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Network vs. Hierarchy as Organizing Principles
Journal of Neuropsychiatry and Neurodisorders
Network vs. Hierarchy as Organizing Principles: Information, Power, Benefits in Business as in the Brain
Sam Vaknin, Ph.D.
Visiting Professor of Psychology, Southern Federal University, Rostov-on-Don, Russia
Professor of Finance and Psychology in SIAS-CIAPS (Centre for International Advanced and Professional Studies).
*Corresponding Author: Sam Vaknin, Visiting Professor of Psychology, Southern Federal University, Rostov-on-Don, Russia, Professor of Finance and Psychology in SIAS-CIAPS, Email: email@example.com
Citation: Sam Vaknin (2020) Network vs. Hierarchy as Organizing Principles: Information, Power, Benefits in Business as in the Brain. J Neuropsychiatr Neurodis, 2(2);1-3
Copyright: © 2020, Network vs. Hierarchy as Organizing Principles: Information, Power, Benefits in Business as in the Brain, et al. This is an open-access article distributed under the terms of the Creative Commons Attribution 4.0 International License, which permits unrestricted use, distribution and reproduction in any medium, provided the original author and source are credited.
Network methodology and concepts are also being applied to mental health disorders and psychopathology: symptoms are treated as nodes, causally interconnected via biological, psychological, and societal mechanisms. Symptoms can become self-sustaining and self-reinforcing as they get integrated in robust feedback loops. The entire network than becomes chaotic (disordered). Stable states of networked symptoms amount to discreet mental health diagnoses (Borsboom, D.(2017) A Network Theory of Mental Disorders, World Psychiatry, 16(1): 5–13, https://doi.org/10.1002/wps.20375).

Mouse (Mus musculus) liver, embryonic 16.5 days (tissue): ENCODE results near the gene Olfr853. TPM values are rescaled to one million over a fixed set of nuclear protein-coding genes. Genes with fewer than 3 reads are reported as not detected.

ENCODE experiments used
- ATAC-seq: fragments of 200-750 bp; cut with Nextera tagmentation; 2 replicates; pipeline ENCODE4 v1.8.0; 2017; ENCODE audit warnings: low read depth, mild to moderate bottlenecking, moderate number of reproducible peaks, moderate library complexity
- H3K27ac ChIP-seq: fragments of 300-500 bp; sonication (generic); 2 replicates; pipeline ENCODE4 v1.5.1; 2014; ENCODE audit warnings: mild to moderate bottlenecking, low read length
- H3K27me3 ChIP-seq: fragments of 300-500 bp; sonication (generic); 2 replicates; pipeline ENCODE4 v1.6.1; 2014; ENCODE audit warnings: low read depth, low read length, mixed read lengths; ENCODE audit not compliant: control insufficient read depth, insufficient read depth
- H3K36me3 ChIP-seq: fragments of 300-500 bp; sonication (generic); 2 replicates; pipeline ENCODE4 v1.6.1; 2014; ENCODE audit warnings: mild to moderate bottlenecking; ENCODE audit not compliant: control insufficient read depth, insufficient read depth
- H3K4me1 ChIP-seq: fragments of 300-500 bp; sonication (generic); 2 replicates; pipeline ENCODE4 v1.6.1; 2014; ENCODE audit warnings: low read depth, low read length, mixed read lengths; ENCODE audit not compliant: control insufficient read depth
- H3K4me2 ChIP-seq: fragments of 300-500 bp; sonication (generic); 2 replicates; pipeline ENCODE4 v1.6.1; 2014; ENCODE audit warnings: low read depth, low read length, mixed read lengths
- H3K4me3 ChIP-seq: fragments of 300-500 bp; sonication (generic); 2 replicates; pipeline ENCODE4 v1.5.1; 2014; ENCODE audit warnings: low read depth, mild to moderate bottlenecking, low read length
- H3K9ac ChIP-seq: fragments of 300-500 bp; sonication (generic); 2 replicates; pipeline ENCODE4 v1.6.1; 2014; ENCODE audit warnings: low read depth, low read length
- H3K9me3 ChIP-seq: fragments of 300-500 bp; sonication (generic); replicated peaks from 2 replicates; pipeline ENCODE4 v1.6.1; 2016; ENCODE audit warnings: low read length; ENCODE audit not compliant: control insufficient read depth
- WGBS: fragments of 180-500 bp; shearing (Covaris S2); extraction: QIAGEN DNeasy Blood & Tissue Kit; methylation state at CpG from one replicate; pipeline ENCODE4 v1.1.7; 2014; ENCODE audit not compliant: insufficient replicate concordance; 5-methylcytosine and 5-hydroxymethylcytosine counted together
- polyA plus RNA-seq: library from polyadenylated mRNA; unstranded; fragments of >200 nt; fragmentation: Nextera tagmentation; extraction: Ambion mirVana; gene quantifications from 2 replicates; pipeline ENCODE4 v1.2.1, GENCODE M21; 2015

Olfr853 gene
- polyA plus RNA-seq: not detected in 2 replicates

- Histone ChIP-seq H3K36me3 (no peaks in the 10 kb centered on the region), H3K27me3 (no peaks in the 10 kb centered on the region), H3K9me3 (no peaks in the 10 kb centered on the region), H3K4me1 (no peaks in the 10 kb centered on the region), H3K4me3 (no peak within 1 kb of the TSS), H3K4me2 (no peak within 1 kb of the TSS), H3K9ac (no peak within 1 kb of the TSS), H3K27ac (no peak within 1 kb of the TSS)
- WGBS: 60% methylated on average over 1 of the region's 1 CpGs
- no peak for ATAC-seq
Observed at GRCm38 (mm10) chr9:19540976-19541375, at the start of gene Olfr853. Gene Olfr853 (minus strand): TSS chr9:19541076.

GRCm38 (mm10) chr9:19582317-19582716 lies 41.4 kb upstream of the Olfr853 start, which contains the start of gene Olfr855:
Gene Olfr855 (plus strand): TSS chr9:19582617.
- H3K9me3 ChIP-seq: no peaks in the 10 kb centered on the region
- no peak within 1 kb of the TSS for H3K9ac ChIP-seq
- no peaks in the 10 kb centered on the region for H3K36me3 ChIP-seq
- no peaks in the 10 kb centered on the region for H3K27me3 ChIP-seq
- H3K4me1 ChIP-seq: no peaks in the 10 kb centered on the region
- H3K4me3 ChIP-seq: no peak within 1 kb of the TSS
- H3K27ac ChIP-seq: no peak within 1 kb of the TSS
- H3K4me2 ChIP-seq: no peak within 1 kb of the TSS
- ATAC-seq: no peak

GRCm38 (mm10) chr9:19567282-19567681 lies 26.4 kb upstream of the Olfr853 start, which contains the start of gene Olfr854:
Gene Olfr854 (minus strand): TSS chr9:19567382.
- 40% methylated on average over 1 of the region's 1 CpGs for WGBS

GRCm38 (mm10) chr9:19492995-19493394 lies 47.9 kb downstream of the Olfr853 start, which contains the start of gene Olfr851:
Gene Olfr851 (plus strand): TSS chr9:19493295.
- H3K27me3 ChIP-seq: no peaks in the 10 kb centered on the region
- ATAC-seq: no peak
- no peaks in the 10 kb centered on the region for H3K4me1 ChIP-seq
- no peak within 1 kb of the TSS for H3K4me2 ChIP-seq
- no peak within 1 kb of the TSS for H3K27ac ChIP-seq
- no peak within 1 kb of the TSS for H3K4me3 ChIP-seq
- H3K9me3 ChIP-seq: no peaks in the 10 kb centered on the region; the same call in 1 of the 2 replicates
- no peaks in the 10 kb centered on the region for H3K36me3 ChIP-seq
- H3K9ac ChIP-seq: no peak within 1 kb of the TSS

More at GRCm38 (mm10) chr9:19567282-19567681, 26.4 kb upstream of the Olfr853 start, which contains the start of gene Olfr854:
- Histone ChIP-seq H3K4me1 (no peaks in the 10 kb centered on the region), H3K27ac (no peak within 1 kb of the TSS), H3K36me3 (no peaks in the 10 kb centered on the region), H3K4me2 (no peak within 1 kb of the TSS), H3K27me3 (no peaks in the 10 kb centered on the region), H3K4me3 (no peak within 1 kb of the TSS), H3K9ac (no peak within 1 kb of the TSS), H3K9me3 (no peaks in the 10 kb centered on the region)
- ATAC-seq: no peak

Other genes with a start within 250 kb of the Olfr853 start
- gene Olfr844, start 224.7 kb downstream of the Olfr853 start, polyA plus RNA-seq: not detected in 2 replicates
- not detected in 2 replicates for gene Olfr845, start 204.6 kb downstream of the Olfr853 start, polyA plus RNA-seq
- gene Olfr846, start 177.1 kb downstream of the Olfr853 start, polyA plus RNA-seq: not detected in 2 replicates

This reconception of mental illness as a network of directly and dynamically interacting symptoms is a reversal of the medicalized static common cause and latent variable model where symptoms are brought on by a single mental health syndrome or disorder (Bringmann, L. F., & Eronen, M. I. (2018). Don't blame the model: Reconsidering the network approach to psychopathology. Psychological Review, 125 (4), 606-615. https://doi.org/10.1037/rev0000108).
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